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#PRFail: Prince Sues 22 Fans for $1 Million … Each

symbol sues

The Symbol is about to ‘Purple Rain’ all over someone’s parade. 

FULL DISCLOSURE: Prince is a certifiable genius and I own all of his music. That said, the dude is also a certifiable guest in one of those padded cells with the cutesy little jackets that buckles in the back.

Prince is known for writing amazing tunes, wearing ass-less chaps, indulging in omnisexual freakishness, and hating the Internet. That vitriol comes in response to people bootlegging “His Royal Badness’” tunes via the technology of said Interweb. To wit, Prince Rogers Nelson (who knew) is suing 22 of his fans for one millllllllllllllllllion dollars.

There’s more in the suit after the jump…

“The Defendants in this case engage in massive infringement and bootlegging of Prince’s material,” the lawsuit, news of which was first reported by TorrentFreak, claims.It alleges one of the individuals had 363 infringing links to file sharing services hosting Prince bootlegs. It also claims the majority of the links were on Facebook-based fan pages and Google’s Blogger network.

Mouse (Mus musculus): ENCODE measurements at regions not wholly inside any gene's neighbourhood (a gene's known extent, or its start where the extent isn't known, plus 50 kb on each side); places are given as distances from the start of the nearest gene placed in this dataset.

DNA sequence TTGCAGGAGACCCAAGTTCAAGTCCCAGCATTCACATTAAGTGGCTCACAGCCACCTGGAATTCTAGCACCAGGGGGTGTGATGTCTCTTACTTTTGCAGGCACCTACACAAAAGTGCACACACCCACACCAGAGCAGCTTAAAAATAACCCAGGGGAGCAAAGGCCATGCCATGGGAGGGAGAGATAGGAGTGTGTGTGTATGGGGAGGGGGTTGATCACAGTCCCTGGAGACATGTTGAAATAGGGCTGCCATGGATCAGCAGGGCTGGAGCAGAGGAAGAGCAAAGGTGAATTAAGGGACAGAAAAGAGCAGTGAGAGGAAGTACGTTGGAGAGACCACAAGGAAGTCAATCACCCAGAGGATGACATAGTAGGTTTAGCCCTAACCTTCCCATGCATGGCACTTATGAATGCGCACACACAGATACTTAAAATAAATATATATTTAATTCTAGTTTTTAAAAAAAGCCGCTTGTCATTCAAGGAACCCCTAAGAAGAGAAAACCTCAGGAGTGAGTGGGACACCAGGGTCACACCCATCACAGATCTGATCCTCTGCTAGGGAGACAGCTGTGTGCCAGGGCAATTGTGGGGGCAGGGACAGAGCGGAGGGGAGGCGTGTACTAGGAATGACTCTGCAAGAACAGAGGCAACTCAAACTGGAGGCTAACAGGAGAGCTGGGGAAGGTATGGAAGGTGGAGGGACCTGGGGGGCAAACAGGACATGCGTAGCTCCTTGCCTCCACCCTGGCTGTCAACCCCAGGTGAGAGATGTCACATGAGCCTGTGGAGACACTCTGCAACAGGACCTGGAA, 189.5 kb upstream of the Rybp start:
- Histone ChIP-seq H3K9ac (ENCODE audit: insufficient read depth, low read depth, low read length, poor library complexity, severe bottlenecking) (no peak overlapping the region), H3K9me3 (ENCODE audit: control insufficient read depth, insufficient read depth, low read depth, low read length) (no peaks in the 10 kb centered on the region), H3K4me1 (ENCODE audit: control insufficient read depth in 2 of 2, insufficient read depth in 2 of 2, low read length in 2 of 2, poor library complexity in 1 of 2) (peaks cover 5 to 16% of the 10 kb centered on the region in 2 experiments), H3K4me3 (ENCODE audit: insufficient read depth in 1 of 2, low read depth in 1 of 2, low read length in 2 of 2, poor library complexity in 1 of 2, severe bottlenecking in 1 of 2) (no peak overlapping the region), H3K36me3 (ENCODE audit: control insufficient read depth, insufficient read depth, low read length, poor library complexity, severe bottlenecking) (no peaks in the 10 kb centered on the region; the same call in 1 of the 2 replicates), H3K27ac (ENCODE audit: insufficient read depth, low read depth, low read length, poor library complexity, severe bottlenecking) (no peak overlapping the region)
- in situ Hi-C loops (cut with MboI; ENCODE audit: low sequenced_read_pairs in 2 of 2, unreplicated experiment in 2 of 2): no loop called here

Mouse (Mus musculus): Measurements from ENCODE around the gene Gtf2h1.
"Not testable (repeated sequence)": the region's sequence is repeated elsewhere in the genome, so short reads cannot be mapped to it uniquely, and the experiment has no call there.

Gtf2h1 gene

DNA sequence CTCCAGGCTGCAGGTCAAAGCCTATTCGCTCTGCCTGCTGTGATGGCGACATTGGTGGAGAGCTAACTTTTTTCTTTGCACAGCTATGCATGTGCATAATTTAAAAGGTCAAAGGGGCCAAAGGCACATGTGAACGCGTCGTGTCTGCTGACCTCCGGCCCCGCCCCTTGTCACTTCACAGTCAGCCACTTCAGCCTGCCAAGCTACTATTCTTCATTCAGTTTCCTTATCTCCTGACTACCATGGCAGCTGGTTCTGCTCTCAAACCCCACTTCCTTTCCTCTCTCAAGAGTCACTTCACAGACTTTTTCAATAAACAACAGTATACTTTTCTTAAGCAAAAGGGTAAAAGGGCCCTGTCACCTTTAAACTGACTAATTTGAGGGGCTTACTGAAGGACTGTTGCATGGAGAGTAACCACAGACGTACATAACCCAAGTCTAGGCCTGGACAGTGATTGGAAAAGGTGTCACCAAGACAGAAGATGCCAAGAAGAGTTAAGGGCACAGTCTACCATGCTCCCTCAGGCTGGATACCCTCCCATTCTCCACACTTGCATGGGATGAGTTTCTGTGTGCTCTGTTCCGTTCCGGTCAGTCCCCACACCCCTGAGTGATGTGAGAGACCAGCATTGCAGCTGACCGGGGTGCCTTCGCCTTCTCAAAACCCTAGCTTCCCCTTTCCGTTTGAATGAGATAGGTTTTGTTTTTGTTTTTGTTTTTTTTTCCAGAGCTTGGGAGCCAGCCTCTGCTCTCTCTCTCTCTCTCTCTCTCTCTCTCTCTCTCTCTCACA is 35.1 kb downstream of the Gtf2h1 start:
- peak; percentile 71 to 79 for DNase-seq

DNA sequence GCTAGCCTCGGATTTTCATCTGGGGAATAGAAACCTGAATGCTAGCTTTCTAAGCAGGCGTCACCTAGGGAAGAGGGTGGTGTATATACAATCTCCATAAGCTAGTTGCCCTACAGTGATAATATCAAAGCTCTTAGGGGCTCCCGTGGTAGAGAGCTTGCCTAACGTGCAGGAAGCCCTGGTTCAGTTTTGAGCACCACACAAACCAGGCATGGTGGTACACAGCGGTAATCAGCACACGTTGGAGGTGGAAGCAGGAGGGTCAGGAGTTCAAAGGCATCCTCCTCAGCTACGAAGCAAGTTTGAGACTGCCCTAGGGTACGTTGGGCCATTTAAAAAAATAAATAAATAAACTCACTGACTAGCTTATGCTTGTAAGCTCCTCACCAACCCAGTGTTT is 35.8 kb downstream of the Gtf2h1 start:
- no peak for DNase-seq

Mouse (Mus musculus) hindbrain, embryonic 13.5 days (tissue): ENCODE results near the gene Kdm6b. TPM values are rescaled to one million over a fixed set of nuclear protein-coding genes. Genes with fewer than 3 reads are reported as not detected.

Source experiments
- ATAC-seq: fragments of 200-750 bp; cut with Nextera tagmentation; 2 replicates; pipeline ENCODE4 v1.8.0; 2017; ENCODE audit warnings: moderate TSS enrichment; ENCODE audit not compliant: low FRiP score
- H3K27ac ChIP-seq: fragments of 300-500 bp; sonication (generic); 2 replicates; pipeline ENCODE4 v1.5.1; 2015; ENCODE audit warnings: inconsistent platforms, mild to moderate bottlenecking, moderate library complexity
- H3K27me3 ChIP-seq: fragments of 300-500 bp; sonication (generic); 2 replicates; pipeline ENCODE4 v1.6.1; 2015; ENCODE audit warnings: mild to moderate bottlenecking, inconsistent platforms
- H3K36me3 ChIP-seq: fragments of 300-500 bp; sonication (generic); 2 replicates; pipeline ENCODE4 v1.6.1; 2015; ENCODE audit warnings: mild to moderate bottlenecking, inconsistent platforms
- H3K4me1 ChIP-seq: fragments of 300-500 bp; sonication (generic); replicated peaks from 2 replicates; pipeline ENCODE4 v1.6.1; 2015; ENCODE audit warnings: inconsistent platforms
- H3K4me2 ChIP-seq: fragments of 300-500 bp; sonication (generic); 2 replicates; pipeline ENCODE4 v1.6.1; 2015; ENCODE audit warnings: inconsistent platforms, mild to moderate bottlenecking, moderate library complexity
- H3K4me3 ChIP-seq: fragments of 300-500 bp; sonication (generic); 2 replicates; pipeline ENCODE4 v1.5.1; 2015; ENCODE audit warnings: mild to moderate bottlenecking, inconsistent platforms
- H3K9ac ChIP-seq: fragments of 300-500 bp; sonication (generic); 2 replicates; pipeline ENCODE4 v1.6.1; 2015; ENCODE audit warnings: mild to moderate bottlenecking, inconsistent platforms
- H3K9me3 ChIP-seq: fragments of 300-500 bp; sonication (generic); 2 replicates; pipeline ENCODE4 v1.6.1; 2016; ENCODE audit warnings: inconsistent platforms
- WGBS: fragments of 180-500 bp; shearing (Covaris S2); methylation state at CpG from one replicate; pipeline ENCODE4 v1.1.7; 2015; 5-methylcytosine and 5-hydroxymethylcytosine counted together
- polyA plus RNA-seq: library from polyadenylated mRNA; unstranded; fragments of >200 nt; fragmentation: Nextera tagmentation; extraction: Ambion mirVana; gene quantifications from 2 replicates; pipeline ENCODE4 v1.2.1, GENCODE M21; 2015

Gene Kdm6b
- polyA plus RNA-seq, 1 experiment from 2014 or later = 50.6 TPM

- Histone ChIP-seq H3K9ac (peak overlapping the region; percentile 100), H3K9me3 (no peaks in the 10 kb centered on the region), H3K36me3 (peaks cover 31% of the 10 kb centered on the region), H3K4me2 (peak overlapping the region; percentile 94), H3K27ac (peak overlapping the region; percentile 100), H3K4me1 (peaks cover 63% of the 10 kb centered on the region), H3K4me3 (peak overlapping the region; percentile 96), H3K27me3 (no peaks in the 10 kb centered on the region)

“Prince has suffered and is continuing to suffer damages in an amount according to proof, but no less than $1 million per Defendant,” the suit adds.

prince-is-suing-his-facebook-fans-for-22-millionSuffered?!” No, the people who suffer are those who have no other options for support but to call the now defunct McResources helpline. Prince, exposing himself in front of whatever exotic wildlife he has roaming his palatial estate in Minnesota, is hardly suffering. However, he is hell-bent on teaching his fans a very expensive lesson: I Would Sue 4 U.

You know, nameless fans who worship at his purple altar under the name of Symbol pseudonyms (20 of them, in fact) — many of which are Prince-related, such as “PurpleHouse2″ and “PurpleKissTwo” — are also being sued.

“Defendants rely on either Google’s Blogger platform or Facebook, or both, to accomplish their unlawful activity,” the court papers claim. “Rather than publishing lawful content to their blogs, they typically publish posts that list all the songs performed at a certain Prince live show and then provide a link to a file sharing service where unauthorized copies of the performance can be downloaded.”

According to the suit, some of the material dates back to a 1983 concert but most of it is recent. Prince’s lawyer claims that there were 363 illicit links on one website alone.

The moral of the story: There is some justice in being a Justin Bieber fan, after all. You’re welcome, eight-year-old girls.

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